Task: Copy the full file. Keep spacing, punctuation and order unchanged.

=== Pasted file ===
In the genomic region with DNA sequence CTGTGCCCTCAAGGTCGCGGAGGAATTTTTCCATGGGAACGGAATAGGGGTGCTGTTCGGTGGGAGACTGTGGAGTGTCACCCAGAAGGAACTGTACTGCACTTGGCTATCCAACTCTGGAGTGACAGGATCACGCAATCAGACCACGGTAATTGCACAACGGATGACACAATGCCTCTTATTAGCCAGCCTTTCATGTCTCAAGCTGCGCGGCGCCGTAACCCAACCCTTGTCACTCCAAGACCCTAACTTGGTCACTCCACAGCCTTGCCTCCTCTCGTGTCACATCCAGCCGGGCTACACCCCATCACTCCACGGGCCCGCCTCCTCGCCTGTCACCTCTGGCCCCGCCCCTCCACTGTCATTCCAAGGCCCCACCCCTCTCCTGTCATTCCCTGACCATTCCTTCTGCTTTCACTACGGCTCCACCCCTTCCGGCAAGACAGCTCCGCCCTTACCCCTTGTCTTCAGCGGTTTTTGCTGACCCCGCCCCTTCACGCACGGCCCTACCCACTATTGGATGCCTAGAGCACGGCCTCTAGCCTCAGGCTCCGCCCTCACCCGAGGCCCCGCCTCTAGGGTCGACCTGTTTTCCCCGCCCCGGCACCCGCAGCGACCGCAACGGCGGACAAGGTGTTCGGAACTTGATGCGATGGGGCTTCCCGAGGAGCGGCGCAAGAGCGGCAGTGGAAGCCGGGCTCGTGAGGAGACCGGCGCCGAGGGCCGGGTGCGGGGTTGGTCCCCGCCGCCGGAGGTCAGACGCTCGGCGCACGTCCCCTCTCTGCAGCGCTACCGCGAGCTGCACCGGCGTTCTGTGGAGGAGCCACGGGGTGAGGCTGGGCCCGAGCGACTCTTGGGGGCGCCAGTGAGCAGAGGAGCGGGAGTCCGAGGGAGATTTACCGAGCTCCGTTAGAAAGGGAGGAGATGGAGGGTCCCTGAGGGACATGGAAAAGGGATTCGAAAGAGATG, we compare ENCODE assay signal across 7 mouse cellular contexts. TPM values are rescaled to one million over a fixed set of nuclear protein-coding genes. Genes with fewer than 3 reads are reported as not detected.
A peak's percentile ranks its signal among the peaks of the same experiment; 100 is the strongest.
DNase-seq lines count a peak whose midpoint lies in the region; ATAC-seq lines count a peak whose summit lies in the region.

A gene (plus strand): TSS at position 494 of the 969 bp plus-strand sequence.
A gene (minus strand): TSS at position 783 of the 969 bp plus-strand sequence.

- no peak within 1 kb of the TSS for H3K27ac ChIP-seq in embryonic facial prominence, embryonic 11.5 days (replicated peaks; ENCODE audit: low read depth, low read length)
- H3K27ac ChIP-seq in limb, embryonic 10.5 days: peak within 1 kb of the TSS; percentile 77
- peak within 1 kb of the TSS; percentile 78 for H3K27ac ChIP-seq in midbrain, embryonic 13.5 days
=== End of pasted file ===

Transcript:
In the genomic region with DNA sequence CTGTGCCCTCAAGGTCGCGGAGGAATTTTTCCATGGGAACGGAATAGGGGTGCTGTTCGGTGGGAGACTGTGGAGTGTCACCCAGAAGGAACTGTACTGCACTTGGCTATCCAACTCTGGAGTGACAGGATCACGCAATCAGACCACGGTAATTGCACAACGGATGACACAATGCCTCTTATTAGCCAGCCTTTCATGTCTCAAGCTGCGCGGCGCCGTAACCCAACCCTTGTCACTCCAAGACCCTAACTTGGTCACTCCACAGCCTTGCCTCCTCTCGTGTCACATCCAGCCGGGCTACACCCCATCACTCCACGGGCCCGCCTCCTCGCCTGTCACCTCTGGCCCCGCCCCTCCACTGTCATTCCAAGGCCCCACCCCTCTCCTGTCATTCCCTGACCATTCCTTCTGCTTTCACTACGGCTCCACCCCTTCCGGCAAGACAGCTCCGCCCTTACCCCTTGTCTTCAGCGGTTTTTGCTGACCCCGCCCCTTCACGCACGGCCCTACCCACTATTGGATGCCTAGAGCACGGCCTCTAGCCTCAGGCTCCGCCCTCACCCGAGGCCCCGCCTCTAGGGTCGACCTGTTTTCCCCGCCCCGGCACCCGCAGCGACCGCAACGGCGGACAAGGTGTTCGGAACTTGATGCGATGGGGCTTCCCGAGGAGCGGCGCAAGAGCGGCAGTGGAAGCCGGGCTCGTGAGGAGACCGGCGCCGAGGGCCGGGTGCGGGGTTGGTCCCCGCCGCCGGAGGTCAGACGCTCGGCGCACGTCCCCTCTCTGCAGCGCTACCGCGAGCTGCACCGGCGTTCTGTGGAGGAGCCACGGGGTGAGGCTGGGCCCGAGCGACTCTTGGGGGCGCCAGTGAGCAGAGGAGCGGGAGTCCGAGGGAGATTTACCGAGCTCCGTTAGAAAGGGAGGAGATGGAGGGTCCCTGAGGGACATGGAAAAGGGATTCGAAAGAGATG, we compare ENCODE assay signal across 7 mouse cellular contexts. TPM values are rescaled to one million over a fixed set of nuclear protein-coding genes. Genes with fewer than 3 reads are reported as not detected.
A peak's percentile ranks its signal among the peaks of the same experiment; 100 is the strongest.
DNase-seq lines count a peak whose midpoint lies in the region; ATAC-seq lines count a peak whose summit lies in the region.

A gene (plus strand): TSS at position 494 of the 969 bp plus-strand sequence.
A gene (minus strand): TSS at position 783 of the 969 bp plus-strand sequence.

- no peak within 1 kb of the TSS for H3K27ac ChIP-seq in embryonic facial prominence, embryonic 11.5 days (replicated peaks; ENCODE audit: low read depth, low read length)
- H3K27ac ChIP-seq in limb, embryonic 10.5 days: peak within 1 kb of the TSS; percentile 77
- peak within 1 kb of the TSS; percentile 78 for H3K27ac ChIP-seq in midbrain, embryonic 13.5 days